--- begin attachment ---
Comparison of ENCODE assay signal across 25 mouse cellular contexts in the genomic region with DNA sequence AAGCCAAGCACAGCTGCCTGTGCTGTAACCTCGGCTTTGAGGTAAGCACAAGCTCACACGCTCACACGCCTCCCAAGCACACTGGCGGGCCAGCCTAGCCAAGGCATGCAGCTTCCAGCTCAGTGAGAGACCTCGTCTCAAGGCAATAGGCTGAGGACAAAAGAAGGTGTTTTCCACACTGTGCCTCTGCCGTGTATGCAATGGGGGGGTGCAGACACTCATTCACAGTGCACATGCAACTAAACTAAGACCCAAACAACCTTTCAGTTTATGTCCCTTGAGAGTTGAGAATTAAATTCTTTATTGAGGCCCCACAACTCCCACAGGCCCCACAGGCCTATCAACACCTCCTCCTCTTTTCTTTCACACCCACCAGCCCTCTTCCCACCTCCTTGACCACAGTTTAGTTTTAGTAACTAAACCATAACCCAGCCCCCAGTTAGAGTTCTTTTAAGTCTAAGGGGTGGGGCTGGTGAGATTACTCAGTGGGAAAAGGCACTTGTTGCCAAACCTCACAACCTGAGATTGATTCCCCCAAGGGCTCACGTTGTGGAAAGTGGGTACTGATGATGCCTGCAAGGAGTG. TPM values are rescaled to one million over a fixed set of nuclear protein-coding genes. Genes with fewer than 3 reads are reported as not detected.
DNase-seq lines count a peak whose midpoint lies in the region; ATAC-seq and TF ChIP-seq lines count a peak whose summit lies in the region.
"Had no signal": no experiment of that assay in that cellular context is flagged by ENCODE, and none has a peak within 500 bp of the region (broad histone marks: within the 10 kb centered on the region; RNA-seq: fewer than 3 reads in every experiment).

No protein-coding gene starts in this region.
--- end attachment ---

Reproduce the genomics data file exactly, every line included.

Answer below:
Comparison of ENCODE assay signal across 25 mouse cellular contexts in the genomic region with DNA sequence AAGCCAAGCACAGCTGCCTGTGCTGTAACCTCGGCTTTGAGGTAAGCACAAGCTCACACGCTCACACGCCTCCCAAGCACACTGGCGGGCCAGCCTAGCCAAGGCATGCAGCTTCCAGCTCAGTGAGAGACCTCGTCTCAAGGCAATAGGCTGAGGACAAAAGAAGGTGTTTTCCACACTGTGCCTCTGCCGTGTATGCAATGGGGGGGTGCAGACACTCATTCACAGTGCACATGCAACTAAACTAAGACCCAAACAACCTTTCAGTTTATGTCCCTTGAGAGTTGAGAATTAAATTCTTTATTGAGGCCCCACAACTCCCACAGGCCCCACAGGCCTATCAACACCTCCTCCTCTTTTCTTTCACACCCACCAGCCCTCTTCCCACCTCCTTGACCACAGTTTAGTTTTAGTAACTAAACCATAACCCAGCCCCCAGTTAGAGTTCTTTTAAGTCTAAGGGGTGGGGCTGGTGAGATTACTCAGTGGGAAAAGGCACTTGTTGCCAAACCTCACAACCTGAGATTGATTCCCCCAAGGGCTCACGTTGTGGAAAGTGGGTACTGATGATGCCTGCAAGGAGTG. TPM values are rescaled to one million over a fixed set of nuclear protein-coding genes. Genes with fewer than 3 reads are reported as not detected.
DNase-seq lines count a peak whose midpoint lies in the region; ATAC-seq and TF ChIP-seq lines count a peak whose summit lies in the region.
"Had no signal": no experiment of that assay in that cellular context is flagged by ENCODE, and none has a peak within 500 bp of the region (broad histone marks: within the 10 kb centered on the region; RNA-seq: fewer than 3 reads in every experiment).

No protein-coding gene starts in this region.